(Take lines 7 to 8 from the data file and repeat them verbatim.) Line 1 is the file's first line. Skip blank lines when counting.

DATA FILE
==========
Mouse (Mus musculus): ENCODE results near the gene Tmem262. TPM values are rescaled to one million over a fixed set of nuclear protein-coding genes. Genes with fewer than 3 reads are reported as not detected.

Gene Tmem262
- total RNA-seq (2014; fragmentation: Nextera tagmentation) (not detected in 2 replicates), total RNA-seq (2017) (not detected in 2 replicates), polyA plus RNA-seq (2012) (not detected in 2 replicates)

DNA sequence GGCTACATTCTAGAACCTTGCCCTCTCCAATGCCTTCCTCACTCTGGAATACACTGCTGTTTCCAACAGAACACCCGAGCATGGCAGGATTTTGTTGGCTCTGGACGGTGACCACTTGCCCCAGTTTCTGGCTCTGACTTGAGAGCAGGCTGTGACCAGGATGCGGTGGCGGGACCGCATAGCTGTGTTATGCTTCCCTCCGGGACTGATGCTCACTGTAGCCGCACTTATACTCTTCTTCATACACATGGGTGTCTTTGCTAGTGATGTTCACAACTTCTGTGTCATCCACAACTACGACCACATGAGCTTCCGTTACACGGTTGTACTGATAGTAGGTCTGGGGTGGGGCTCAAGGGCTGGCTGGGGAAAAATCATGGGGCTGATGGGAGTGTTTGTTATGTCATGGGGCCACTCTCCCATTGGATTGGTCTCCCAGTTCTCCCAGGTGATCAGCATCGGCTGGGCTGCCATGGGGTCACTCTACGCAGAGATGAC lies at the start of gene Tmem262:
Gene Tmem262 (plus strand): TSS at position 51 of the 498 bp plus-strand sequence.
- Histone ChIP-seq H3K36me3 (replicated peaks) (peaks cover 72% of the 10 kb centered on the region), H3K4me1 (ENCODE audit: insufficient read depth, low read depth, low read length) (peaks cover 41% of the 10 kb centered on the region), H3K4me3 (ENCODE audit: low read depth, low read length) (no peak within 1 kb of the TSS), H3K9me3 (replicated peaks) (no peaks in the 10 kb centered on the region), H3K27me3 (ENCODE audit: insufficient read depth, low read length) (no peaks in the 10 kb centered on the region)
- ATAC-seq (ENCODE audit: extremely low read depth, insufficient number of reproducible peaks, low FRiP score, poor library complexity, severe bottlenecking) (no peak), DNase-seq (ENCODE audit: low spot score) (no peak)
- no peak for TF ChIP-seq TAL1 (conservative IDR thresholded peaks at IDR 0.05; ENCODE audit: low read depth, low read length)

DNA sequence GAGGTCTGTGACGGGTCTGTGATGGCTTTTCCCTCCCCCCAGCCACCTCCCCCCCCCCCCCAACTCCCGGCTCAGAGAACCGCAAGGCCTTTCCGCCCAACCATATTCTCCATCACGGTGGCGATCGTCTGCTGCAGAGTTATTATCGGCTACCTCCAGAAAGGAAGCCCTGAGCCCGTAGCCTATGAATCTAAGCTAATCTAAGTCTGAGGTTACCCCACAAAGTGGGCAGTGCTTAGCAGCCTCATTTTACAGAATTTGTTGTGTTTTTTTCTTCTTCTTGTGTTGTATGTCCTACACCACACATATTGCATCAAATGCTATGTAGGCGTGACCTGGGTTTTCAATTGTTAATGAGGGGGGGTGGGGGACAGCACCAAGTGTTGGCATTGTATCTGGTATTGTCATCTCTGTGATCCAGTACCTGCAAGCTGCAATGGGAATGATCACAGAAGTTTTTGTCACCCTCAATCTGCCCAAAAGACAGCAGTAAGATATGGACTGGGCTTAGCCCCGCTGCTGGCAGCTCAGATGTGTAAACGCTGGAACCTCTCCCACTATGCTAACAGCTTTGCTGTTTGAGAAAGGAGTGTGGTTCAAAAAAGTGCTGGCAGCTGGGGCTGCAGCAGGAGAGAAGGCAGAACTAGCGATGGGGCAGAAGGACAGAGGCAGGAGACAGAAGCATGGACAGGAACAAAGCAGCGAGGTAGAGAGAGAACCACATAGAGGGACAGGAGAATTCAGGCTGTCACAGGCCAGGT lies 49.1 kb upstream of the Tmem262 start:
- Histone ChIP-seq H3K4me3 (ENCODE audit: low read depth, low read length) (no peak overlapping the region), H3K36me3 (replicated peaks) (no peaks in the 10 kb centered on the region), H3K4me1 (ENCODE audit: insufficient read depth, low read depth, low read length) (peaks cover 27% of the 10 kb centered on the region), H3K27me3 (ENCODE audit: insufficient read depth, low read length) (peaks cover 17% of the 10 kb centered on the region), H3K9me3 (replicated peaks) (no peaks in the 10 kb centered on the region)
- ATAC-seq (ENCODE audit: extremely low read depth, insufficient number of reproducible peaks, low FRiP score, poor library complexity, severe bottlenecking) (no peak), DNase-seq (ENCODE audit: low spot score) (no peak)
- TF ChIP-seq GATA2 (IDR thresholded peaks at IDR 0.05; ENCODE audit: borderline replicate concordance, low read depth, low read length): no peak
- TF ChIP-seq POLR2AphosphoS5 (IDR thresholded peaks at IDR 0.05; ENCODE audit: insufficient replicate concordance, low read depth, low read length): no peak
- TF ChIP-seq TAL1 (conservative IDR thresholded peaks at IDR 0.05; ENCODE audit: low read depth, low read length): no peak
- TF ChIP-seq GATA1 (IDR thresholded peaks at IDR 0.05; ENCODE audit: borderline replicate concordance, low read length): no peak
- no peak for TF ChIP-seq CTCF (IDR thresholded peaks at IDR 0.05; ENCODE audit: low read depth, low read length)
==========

- ATAC-seq (ENCODE audit: extremely low read depth, insufficient number of reproducible peaks, low FRiP score, poor library complexity, severe bottlenecking) (no peak), DNase-seq (ENCODE audit: low spot score) (no peak)
- no peak for TF ChIP-seq TAL1 (conservative IDR thresholded peaks at IDR 0.05; ENCODE audit: low read depth, low read length)